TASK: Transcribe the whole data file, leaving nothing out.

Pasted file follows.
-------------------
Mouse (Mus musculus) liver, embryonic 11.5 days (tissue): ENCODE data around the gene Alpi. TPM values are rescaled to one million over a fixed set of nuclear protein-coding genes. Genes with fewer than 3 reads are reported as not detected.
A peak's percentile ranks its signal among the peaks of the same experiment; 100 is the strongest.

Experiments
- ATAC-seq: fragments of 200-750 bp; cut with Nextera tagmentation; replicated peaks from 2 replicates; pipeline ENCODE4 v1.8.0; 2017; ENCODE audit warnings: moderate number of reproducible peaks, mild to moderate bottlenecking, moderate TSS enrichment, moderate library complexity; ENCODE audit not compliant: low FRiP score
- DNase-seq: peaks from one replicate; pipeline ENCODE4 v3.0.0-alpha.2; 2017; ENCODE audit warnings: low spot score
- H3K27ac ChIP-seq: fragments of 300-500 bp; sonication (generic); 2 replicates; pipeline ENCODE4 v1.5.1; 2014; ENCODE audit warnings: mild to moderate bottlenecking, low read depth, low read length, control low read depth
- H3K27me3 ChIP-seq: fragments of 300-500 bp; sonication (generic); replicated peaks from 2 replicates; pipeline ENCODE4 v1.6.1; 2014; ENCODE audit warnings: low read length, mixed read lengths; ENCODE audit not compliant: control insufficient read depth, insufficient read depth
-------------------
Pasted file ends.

Mouse (Mus musculus) liver, embryonic 11.5 days (tissue): ENCODE data around the gene Alpi. TPM values are rescaled to one million over a fixed set of nuclear protein-coding genes. Genes with fewer than 3 reads are reported as not detected.
A peak's percentile ranks its signal among the peaks of the same experiment; 100 is the strongest.

Experiments
- ATAC-seq: fragments of 200-750 bp; cut with Nextera tagmentation; replicated peaks from 2 replicates; pipeline ENCODE4 v1.8.0; 2017; ENCODE audit warnings: moderate number of reproducible peaks, mild to moderate bottlenecking, moderate TSS enrichment, moderate library complexity; ENCODE audit not compliant: low FRiP score
- DNase-seq: peaks from one replicate; pipeline ENCODE4 v3.0.0-alpha.2; 2017; ENCODE audit warnings: low spot score
- H3K27ac ChIP-seq: fragments of 300-500 bp; sonication (generic); 2 replicates; pipeline ENCODE4 v1.5.1; 2014; ENCODE audit warnings: mild to moderate bottlenecking, low read depth, low read length, control low read depth
- H3K27me3 ChIP-seq: fragments of 300-500 bp; sonication (generic); replicated peaks from 2 replicates; pipeline ENCODE4 v1.6.1; 2014; ENCODE audit warnings: low read length, mixed read lengths; ENCODE audit not compliant: control insufficient read depth, insufficient read depth